Miriam Thiemann is an expert working at the European Environmental Bureau and she presented the risks of greenwashing and what customers can do to check if a company's claim is true.

The European Environmental Bureau is a network of environmental NGOs with over 180 members in 38 countries across the world. EBB's mission is to contribute to a system of policies which will enable people and planet to better coexist and thus, to create a better environment in the European Union and beyond.

According to Miriam, 94% of the population in Europe consider that environmental protection is important and 68% believe that their consumption habits can have adverse effects on the environment.

Why is this important and how is this corelated with greenwashing? Well, Miriam explained that 57% of the consumers in the EU are receptive to environmental claims when making purchase decisions, which means that they are looking for the products or the companies that have the lowest footprint on the planet.

The greenwashing issue

Some companies are taking advantage of this or did so in the past, such as H&M and Decathlon, who were caught greenwashing last year, meaning that they either exaggerated or lied about the environmental efforts they made when developing products.

Recently, we wrote about how this can become a thing of the past, as under a new set of global rules pushed by the Group of Twenty (G20), which aim to help regulators solve the greenwashing problem, companies worldwide might be pressured soon to assess how climate change-related effects affects their own business.

The greenwashing issue is also stressed by the expert who's a campaigner at EU Ecolabel and Sustainable Consumption. She said that 61% of customers in the EU find it difficult to reliably figure out the products who are truly environmentally-friendly from those who aren't. At the same time, 44% of EU's consumers don't trust environmental information at all.

"We recently found out that this mistrust is justified, the EU Commission did an inventory of green claims and sustainability labels. They checked lots of products for green advertisment and what they found was, first of all, green claims are super common, on three out of four products, some form of advertisment was present", Miriam explained.

EU officials also found that 53% of the environmental claims linked to products are vague or misleading and 40% don't have any kind of evidence at all to support the claims. As far as Ecolabels found within EU products, Miriam disclosed that there are 230 of those on products that can be found on the market and half of them lack reliable verification, which means that behind the label itself, no meaningful information can be tracked.

How we can stop the phenomenon

The good news is that greenwashing is no longer under the radar of consumers, the media and especially of authorities. The EU and more organizations around the world are looking at ways to effectively stop this phenomenon altogether, by bringing stricter regulations and special mechanisms that would allow consumers to pick the products that truly help the planet.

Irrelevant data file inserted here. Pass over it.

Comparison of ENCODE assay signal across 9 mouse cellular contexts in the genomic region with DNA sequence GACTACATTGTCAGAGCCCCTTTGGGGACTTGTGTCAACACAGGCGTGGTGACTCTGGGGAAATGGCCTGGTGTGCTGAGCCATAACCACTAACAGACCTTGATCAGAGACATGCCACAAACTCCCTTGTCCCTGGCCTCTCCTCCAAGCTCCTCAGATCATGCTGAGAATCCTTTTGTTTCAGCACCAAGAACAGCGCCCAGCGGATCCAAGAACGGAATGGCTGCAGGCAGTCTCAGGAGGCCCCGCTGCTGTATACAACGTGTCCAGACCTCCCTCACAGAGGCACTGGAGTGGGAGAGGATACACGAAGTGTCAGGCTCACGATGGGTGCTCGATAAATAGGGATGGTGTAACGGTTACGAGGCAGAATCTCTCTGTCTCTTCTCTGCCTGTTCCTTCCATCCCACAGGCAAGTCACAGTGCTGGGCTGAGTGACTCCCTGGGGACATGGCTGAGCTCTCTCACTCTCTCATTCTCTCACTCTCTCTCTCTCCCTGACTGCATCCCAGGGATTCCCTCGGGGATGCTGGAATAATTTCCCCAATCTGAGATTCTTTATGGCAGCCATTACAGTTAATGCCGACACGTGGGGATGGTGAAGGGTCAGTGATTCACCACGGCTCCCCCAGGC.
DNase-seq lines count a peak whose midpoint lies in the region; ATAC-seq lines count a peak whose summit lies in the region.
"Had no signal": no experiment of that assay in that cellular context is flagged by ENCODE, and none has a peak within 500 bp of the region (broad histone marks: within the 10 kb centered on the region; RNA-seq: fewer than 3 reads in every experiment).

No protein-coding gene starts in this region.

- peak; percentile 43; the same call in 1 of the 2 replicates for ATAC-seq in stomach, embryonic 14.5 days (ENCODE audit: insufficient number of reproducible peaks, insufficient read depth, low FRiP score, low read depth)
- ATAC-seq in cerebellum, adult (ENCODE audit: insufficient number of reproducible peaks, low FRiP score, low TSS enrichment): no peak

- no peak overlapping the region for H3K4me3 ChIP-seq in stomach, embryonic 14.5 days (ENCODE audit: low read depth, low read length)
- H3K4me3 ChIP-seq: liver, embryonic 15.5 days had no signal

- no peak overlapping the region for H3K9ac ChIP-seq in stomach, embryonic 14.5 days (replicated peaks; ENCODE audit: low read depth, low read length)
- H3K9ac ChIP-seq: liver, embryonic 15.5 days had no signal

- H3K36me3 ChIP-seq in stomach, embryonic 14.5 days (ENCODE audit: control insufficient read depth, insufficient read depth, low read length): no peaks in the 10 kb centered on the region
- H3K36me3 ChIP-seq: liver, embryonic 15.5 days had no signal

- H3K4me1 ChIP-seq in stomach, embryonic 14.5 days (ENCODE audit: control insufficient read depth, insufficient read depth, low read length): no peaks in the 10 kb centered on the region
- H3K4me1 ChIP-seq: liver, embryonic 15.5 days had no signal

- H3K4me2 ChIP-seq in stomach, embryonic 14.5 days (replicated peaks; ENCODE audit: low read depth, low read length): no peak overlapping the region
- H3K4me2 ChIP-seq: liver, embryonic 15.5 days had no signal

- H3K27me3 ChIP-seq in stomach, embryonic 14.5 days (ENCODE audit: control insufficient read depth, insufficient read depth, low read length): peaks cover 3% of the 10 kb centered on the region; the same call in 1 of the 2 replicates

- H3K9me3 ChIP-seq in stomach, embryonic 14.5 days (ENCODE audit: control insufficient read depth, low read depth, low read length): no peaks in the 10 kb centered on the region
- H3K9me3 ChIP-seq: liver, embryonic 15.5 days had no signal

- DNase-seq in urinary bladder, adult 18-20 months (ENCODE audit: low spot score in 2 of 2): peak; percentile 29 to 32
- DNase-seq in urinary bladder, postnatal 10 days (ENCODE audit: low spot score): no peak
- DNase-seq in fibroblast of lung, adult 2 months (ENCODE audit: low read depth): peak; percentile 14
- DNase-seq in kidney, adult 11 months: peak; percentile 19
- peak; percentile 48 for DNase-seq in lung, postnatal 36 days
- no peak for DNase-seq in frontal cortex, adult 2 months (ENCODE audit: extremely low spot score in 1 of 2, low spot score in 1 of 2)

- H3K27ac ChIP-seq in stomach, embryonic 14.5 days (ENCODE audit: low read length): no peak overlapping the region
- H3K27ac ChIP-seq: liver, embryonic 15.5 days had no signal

Miriam believes that a better EU Ecolabel and Digital Product Passports, that can be accessed both by authorities and consumers, can provide all the needed data, so long as it's verified and accurate. Digital Product Passports should be extended to all product groups and not just electronics, as they are implemented currently.

Another way this could be done, especially for electronics, which are known for the issue of planned obsolescence, is that companies can inform customers about a product's repairability and the warranty or any features that can reduce the device's durability in time, the expert believes.

Miriam added that "very general claims, like green or eco-friendly, should not be made anymore, unless there is some evidence that the entire product is green and not just one tiny element and this would have to be proven, that the entire product is environmentally excellent, by having a certification, like the EU Ecolabel."

Also, the certification would also be validated by a third party, so that the claims are known to be reliable and to further avoid greenwashing.

Can we stop greenwashing?

Future goals are also something that many companies like to address, such as reducing the generated waste by "x" amount before a certain year or using 100% renewable energy by a certain decade.

According to Miriam, this should also be the focus of policies and she believes that stricter documentation will be needed so that companies can prove that they can achieve what they want by the time they said they will.

"With all these initiatives, will it be enough to stop greenwashing? And I think the answer is we don't know yet, because all these laws are being discussed at the moment and we don't know what exactly will be decided at the end and how it will be implemented, but there is a great potential, at least", Miriam Thiemann concluded.